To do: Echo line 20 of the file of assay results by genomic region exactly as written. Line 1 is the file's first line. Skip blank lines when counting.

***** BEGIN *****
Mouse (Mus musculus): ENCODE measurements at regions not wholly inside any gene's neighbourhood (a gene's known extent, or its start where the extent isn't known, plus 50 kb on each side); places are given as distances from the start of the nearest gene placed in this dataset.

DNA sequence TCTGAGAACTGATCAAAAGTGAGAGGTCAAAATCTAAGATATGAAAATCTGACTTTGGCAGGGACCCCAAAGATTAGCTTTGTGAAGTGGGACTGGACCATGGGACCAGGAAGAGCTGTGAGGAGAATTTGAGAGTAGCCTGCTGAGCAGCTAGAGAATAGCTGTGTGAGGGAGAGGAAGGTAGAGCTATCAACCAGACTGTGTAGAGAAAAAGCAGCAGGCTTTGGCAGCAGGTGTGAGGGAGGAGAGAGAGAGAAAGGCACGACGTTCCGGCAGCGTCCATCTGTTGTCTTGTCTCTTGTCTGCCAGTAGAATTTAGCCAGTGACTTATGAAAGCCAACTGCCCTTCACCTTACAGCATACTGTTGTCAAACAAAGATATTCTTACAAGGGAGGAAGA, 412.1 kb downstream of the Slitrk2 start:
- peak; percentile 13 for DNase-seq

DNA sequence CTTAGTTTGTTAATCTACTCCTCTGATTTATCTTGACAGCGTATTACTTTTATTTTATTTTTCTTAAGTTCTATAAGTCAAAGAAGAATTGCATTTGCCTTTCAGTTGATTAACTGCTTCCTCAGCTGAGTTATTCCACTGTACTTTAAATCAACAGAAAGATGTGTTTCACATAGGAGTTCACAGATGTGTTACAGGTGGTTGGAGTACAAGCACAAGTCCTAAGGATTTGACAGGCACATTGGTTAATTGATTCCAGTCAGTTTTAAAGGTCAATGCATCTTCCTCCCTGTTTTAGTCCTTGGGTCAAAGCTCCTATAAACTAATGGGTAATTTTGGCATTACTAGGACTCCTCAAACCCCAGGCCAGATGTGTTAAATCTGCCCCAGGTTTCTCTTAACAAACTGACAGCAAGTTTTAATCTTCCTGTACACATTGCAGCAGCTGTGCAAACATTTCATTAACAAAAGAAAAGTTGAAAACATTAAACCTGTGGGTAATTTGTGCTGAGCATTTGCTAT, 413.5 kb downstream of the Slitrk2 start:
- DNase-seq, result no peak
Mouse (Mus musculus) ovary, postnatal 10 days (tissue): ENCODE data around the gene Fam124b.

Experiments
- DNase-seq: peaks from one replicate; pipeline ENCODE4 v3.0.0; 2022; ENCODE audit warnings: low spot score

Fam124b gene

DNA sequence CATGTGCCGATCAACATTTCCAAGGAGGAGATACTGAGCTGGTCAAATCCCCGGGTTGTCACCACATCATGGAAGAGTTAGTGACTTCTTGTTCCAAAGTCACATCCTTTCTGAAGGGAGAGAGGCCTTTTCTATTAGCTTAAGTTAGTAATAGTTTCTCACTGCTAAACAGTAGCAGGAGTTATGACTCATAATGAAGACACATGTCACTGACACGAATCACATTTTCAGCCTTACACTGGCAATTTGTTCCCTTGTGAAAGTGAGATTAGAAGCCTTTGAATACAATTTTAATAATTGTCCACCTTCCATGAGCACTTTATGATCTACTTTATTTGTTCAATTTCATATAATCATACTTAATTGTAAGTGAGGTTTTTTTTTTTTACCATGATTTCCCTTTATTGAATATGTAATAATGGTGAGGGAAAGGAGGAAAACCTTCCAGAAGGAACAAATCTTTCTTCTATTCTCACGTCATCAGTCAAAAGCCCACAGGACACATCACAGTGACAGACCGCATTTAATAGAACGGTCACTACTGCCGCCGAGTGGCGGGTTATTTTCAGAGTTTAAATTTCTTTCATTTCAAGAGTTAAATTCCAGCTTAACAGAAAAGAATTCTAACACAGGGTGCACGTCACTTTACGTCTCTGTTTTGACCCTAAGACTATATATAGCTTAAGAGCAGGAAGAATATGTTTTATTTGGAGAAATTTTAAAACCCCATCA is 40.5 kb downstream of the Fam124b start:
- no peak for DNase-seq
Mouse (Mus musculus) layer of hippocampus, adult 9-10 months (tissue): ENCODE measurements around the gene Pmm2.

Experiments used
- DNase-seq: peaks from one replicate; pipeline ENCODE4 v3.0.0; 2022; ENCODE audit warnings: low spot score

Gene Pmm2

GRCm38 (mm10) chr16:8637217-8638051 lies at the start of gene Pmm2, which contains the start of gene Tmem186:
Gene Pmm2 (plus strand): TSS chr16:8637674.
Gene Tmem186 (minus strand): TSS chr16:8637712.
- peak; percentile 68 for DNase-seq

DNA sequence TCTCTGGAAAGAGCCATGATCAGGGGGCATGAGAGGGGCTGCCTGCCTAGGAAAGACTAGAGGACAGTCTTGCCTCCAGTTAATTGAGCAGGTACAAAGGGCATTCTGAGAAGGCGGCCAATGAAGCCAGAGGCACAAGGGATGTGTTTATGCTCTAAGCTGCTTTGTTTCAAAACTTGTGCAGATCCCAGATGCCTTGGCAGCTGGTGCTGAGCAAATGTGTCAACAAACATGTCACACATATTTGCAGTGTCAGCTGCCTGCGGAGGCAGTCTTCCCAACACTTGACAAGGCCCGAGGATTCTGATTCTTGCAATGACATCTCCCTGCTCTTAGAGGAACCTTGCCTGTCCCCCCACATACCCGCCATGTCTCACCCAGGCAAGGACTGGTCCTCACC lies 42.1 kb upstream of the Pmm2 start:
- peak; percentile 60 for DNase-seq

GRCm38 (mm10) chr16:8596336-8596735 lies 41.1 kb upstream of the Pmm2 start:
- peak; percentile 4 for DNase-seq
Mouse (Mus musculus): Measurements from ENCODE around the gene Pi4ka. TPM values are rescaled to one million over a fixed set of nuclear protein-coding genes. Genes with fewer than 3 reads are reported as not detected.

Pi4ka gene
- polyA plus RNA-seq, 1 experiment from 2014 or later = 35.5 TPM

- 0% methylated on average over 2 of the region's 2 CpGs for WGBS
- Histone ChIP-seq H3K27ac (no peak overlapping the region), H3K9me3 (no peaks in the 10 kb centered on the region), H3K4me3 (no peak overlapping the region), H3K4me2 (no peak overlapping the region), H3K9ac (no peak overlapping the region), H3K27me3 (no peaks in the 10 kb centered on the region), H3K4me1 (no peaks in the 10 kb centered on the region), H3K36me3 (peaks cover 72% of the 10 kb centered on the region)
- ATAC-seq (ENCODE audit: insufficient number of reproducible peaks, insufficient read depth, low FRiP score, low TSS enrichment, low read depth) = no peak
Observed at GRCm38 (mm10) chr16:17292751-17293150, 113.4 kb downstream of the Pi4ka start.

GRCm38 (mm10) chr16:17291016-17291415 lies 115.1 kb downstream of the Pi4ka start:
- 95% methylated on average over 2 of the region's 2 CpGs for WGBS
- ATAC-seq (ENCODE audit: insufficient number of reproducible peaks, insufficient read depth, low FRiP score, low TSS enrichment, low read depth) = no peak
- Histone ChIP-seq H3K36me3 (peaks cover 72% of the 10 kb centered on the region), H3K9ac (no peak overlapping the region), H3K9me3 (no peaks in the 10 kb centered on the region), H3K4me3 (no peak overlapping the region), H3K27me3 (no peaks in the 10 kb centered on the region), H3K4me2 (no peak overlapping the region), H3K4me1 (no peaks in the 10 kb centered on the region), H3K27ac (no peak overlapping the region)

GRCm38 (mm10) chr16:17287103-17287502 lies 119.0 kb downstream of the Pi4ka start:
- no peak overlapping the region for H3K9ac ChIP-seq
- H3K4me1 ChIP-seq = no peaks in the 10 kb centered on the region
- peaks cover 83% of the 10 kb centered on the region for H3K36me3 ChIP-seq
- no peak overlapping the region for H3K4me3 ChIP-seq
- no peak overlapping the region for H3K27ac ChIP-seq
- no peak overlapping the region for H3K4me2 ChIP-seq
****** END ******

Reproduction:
DNA sequence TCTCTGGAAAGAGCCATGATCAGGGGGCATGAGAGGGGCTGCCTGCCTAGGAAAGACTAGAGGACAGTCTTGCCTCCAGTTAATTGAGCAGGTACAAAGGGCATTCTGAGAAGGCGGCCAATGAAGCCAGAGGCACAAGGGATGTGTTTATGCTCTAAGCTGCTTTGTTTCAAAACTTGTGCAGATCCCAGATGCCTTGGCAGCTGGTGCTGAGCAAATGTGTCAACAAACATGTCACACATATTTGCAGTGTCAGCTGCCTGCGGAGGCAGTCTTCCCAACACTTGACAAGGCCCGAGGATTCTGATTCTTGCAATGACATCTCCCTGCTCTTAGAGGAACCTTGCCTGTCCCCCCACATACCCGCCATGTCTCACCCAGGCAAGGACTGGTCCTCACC lies 42.1 kb upstream of the Pmm2 start: